Despite great strides made by the international women’s rights movement over many years, women and girls around the world are still married as children or trafficked into forced labor and sex slavery. They are refused access to education and political participation, and some are trapped in conflicts where rape is perpetrated as a weapon of war. Around the world, deaths related to pregnancy and childbirth are needlessly high, and women are prevented from making deeply personal choices in their private lives.
Over the past decade, significant research has demonstrated what many have known for a long time: women are critical to economic development, active civil society, and good governance, especially in developing countries.
Women's status has advanced in many countries: gender gaps in infant mortality rates, calorie consumption, school enrollment, literacy levels, access to health care, and political participation have narrowed steadily. And those changes have benefited society at large, improving living standards, increasing social entrepreneurship, and attracting foreign direct investment.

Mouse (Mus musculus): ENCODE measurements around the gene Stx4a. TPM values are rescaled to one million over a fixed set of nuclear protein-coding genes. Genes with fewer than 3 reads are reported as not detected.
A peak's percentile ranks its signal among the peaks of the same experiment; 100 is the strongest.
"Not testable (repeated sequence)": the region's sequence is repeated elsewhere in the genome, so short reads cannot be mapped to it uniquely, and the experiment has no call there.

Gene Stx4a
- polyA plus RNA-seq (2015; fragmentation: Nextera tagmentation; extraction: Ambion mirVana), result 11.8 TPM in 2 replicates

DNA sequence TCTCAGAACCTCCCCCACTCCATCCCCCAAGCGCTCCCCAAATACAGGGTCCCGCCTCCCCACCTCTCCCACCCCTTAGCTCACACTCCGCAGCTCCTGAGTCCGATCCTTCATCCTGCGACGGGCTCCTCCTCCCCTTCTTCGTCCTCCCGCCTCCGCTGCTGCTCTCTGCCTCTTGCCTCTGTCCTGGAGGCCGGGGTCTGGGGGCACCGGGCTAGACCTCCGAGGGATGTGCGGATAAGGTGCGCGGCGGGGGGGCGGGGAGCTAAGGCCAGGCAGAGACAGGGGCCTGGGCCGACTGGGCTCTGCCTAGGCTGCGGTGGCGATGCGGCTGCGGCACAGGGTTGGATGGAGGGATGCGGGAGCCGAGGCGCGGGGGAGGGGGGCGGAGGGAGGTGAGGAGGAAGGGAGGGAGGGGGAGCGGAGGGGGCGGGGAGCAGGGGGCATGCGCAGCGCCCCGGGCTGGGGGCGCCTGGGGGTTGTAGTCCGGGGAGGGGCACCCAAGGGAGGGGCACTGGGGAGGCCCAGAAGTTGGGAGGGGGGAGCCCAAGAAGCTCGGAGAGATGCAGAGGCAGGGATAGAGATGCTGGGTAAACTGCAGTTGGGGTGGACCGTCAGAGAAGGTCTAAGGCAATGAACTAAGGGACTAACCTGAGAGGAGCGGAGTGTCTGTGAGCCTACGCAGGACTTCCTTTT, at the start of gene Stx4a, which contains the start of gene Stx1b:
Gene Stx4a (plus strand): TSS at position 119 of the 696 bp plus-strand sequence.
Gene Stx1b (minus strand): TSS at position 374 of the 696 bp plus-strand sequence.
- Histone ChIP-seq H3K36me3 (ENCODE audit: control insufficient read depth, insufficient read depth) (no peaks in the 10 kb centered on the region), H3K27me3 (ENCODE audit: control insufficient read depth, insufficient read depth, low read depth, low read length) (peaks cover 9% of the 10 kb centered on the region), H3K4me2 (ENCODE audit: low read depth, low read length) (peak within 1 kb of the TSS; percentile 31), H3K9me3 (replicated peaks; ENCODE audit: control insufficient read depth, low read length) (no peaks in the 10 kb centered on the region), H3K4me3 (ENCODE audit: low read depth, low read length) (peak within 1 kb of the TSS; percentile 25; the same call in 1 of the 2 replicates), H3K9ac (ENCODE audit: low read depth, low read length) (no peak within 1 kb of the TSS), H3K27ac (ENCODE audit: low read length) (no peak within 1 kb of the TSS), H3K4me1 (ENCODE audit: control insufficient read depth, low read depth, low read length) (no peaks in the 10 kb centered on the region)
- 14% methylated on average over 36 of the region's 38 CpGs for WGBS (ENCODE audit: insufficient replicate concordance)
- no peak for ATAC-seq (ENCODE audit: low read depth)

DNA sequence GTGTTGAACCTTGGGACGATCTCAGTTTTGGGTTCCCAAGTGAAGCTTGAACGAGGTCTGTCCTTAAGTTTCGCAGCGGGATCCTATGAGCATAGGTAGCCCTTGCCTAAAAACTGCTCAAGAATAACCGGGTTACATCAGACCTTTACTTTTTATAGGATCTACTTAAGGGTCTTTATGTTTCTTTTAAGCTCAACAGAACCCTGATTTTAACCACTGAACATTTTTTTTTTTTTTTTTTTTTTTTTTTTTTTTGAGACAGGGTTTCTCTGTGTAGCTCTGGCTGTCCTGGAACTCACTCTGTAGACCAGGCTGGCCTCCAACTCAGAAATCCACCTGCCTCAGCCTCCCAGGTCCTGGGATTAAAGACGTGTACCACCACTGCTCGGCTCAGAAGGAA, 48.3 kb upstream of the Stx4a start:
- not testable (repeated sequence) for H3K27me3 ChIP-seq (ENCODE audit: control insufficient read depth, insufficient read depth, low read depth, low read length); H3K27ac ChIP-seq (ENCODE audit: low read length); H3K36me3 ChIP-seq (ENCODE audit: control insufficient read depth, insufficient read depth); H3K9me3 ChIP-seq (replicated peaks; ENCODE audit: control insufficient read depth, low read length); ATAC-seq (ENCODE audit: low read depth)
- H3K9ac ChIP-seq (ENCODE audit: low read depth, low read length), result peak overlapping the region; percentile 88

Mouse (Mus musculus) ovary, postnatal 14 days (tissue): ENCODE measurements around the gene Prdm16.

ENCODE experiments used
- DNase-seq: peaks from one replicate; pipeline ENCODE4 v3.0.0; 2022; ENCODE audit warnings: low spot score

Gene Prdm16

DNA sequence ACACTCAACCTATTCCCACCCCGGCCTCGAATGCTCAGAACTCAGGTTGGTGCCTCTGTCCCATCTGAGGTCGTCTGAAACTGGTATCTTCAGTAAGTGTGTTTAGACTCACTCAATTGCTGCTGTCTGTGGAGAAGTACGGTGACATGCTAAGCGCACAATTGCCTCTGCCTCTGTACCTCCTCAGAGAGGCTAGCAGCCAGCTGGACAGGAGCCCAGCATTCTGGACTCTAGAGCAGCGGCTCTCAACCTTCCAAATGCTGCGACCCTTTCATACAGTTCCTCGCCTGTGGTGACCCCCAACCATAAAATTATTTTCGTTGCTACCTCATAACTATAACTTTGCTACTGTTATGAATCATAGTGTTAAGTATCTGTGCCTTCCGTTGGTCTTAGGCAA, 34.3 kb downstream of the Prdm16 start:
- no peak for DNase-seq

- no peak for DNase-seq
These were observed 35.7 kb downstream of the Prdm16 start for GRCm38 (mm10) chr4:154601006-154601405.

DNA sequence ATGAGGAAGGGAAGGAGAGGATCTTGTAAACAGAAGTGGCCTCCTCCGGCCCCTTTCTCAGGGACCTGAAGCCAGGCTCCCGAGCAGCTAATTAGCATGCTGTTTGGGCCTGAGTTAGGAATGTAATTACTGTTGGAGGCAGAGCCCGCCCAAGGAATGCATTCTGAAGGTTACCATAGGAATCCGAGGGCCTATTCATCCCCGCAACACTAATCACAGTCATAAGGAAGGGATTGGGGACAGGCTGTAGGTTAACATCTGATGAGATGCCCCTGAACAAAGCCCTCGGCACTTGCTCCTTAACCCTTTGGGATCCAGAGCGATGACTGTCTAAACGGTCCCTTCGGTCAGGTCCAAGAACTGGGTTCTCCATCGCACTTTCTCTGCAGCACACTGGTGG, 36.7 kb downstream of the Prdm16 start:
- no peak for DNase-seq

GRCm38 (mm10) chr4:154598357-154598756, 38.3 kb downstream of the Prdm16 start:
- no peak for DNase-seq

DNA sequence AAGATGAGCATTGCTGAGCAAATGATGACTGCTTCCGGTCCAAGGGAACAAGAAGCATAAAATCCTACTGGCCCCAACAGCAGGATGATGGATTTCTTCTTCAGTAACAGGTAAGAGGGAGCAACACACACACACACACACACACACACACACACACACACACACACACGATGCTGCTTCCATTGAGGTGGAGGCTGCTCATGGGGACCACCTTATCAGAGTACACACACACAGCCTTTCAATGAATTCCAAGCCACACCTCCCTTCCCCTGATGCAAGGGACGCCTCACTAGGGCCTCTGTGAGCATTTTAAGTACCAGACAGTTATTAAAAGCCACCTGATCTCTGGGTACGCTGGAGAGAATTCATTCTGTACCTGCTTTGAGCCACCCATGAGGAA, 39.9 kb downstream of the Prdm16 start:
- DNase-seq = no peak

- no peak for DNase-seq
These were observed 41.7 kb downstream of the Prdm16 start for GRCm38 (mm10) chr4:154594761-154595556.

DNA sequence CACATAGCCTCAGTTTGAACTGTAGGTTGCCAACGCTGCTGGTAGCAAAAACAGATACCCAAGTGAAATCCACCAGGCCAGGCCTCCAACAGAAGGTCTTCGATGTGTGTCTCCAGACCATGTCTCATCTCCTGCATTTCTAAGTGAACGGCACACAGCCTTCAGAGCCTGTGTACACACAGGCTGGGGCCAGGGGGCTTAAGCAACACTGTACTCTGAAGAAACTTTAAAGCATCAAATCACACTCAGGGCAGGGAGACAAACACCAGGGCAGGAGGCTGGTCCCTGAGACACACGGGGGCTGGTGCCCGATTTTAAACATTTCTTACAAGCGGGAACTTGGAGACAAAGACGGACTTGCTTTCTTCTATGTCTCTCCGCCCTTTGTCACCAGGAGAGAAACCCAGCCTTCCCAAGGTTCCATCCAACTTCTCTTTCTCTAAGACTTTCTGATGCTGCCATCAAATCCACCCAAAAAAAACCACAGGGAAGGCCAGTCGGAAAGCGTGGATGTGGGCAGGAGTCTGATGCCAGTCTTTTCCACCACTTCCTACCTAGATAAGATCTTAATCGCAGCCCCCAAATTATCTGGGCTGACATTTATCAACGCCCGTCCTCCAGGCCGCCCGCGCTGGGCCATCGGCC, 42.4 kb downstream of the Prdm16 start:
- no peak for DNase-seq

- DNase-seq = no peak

Yet significant gender disparities continue to exist, and in some cases, to grow, in three regions: southern Asia, the Middle East, and sub-Saharan Africa. Although the constraints on women living in these areas -- conservative, patriarchal practices, often reinforced by religious values -- are increasingly recognized as a drag on development, empowering women is still considered a subversive proposition. In some societies, women's rights are at the front line of a protracted battle between religious extremists and those with more moderate, progressive views.
All those changes in the societies that are mentioned above are very important. But should there be woman rights and men rights? The Human rights, isn't it a definition of rights inherent to all human beings, whatever our nationality, place of residence, sex, national or ethnic origin, colour, religion, language, or any other status.